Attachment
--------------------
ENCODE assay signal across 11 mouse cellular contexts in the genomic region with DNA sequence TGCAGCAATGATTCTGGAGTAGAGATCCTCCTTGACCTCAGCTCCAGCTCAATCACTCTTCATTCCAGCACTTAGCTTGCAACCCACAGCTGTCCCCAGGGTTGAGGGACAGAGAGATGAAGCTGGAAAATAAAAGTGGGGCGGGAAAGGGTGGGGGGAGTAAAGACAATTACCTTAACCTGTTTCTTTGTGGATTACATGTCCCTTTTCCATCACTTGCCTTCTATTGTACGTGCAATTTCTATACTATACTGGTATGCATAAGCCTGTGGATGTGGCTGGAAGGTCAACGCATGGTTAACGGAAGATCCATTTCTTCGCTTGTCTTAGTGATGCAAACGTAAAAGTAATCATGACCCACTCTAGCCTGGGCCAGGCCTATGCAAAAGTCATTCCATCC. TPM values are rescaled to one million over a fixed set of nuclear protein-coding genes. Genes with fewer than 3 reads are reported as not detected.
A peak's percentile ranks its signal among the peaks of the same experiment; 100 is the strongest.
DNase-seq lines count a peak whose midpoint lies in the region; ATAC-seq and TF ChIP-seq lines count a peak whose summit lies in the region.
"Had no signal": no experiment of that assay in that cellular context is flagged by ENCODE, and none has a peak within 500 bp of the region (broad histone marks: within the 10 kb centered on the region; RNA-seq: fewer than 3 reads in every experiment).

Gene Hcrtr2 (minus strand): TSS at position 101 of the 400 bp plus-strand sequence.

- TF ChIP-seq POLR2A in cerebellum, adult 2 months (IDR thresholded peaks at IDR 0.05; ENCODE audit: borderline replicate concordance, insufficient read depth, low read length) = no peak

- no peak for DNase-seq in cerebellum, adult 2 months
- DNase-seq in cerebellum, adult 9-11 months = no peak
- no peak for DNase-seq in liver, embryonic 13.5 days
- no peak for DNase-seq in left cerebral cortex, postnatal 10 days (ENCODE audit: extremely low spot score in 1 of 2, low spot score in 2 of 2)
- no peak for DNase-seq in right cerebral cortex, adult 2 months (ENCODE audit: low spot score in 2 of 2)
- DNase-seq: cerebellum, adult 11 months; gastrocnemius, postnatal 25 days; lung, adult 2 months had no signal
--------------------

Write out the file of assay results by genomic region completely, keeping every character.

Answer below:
ENCODE assay signal across 11 mouse cellular contexts in the genomic region with DNA sequence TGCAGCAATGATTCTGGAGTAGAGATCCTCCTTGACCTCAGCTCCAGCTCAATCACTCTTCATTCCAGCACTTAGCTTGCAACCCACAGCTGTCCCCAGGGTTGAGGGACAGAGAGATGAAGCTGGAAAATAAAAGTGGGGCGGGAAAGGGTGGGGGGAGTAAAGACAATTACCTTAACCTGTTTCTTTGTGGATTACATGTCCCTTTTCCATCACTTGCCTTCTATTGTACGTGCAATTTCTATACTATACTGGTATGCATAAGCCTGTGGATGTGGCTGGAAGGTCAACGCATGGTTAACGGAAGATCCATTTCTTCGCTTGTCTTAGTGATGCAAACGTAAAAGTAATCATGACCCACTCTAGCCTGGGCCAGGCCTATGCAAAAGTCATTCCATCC. TPM values are rescaled to one million over a fixed set of nuclear protein-coding genes. Genes with fewer than 3 reads are reported as not detected.
A peak's percentile ranks its signal among the peaks of the same experiment; 100 is the strongest.
DNase-seq lines count a peak whose midpoint lies in the region; ATAC-seq and TF ChIP-seq lines count a peak whose summit lies in the region.
"Had no signal": no experiment of that assay in that cellular context is flagged by ENCODE, and none has a peak within 500 bp of the region (broad histone marks: within the 10 kb centered on the region; RNA-seq: fewer than 3 reads in every experiment).

Gene Hcrtr2 (minus strand): TSS at position 101 of the 400 bp plus-strand sequence.

- TF ChIP-seq POLR2A in cerebellum, adult 2 months (IDR thresholded peaks at IDR 0.05; ENCODE audit: borderline replicate concordance, insufficient read depth, low read length) = no peak

- no peak for DNase-seq in cerebellum, adult 2 months
- DNase-seq in cerebellum, adult 9-11 months = no peak
- no peak for DNase-seq in liver, embryonic 13.5 days
- no peak for DNase-seq in left cerebral cortex, postnatal 10 days (ENCODE audit: extremely low spot score in 1 of 2, low spot score in 2 of 2)
- no peak for DNase-seq in right cerebral cortex, adult 2 months (ENCODE audit: low spot score in 2 of 2)
- DNase-seq: cerebellum, adult 11 months; gastrocnemius, postnatal 25 days; lung, adult 2 months had no signal